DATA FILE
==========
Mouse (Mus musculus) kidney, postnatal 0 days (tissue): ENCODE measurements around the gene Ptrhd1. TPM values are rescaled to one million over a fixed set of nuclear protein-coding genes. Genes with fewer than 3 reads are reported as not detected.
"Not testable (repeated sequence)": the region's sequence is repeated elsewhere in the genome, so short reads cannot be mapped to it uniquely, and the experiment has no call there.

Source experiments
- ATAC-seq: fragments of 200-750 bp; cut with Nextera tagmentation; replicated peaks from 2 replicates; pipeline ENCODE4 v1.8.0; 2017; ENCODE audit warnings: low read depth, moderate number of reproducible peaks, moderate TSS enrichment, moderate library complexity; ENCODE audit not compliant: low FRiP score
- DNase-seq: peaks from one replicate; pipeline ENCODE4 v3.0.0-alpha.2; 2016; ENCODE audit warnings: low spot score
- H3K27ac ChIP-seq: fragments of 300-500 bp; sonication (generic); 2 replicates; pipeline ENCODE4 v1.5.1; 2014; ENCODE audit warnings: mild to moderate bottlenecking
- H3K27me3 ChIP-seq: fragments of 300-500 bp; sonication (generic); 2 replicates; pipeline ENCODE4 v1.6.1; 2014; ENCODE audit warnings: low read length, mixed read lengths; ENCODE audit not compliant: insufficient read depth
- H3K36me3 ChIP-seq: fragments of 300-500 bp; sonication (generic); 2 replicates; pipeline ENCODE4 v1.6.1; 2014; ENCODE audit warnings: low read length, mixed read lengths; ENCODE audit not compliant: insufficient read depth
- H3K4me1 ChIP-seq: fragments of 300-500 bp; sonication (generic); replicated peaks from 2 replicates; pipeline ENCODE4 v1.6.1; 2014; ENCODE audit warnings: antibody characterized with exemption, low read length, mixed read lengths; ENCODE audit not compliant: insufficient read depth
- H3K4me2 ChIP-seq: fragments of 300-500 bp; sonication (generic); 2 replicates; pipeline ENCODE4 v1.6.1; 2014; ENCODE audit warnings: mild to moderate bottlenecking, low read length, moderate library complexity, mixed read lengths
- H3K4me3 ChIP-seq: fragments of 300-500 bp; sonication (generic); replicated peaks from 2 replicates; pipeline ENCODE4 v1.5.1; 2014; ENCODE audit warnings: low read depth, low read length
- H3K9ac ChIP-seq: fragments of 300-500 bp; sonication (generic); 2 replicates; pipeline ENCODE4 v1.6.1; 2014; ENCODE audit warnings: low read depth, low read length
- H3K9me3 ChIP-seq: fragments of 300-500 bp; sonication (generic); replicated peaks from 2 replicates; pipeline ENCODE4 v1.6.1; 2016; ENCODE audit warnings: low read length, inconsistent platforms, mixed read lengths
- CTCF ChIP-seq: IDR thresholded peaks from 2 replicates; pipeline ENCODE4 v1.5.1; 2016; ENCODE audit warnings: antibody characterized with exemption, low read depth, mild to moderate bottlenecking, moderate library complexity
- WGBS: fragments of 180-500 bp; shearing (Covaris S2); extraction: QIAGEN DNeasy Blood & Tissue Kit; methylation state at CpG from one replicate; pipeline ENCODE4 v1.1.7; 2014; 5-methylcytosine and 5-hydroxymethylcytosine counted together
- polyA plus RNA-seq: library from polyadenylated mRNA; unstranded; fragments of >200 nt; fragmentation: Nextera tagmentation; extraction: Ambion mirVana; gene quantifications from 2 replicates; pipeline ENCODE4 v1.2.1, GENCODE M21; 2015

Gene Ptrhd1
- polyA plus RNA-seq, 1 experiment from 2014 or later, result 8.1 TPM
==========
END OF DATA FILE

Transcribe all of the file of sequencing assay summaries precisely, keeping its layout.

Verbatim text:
Mouse (Mus musculus) kidney, postnatal 0 days (tissue): ENCODE measurements around the gene Ptrhd1. TPM values are rescaled to one million over a fixed set of nuclear protein-coding genes. Genes with fewer than 3 reads are reported as not detected.
"Not testable (repeated sequence)": the region's sequence is repeated elsewhere in the genome, so short reads cannot be mapped to it uniquely, and the experiment has no call there.

Source experiments
- ATAC-seq: fragments of 200-750 bp; cut with Nextera tagmentation; replicated peaks from 2 replicates; pipeline ENCODE4 v1.8.0; 2017; ENCODE audit warnings: low read depth, moderate number of reproducible peaks, moderate TSS enrichment, moderate library complexity; ENCODE audit not compliant: low FRiP score
- DNase-seq: peaks from one replicate; pipeline ENCODE4 v3.0.0-alpha.2; 2016; ENCODE audit warnings: low spot score
- H3K27ac ChIP-seq: fragments of 300-500 bp; sonication (generic); 2 replicates; pipeline ENCODE4 v1.5.1; 2014; ENCODE audit warnings: mild to moderate bottlenecking
- H3K27me3 ChIP-seq: fragments of 300-500 bp; sonication (generic); 2 replicates; pipeline ENCODE4 v1.6.1; 2014; ENCODE audit warnings: low read length, mixed read lengths; ENCODE audit not compliant: insufficient read depth
- H3K36me3 ChIP-seq: fragments of 300-500 bp; sonication (generic); 2 replicates; pipeline ENCODE4 v1.6.1; 2014; ENCODE audit warnings: low read length, mixed read lengths; ENCODE audit not compliant: insufficient read depth
- H3K4me1 ChIP-seq: fragments of 300-500 bp; sonication (generic); replicated peaks from 2 replicates; pipeline ENCODE4 v1.6.1; 2014; ENCODE audit warnings: antibody characterized with exemption, low read length, mixed read lengths; ENCODE audit not compliant: insufficient read depth
- H3K4me2 ChIP-seq: fragments of 300-500 bp; sonication (generic); 2 replicates; pipeline ENCODE4 v1.6.1; 2014; ENCODE audit warnings: mild to moderate bottlenecking, low read length, moderate library complexity, mixed read lengths
- H3K4me3 ChIP-seq: fragments of 300-500 bp; sonication (generic); replicated peaks from 2 replicates; pipeline ENCODE4 v1.5.1; 2014; ENCODE audit warnings: low read depth, low read length
- H3K9ac ChIP-seq: fragments of 300-500 bp; sonication (generic); 2 replicates; pipeline ENCODE4 v1.6.1; 2014; ENCODE audit warnings: low read depth, low read length
- H3K9me3 ChIP-seq: fragments of 300-500 bp; sonication (generic); replicated peaks from 2 replicates; pipeline ENCODE4 v1.6.1; 2016; ENCODE audit warnings: low read length, inconsistent platforms, mixed read lengths
- CTCF ChIP-seq: IDR thresholded peaks from 2 replicates; pipeline ENCODE4 v1.5.1; 2016; ENCODE audit warnings: antibody characterized with exemption, low read depth, mild to moderate bottlenecking, moderate library complexity
- WGBS: fragments of 180-500 bp; shearing (Covaris S2); extraction: QIAGEN DNeasy Blood & Tissue Kit; methylation state at CpG from one replicate; pipeline ENCODE4 v1.1.7; 2014; 5-methylcytosine and 5-hydroxymethylcytosine counted together
- polyA plus RNA-seq: library from polyadenylated mRNA; unstranded; fragments of >200 nt; fragmentation: Nextera tagmentation; extraction: Ambion mirVana; gene quantifications from 2 replicates; pipeline ENCODE4 v1.2.1, GENCODE M21; 2015

Gene Ptrhd1
- polyA plus RNA-seq, 1 experiment from 2014 or later, result 8.1 TPM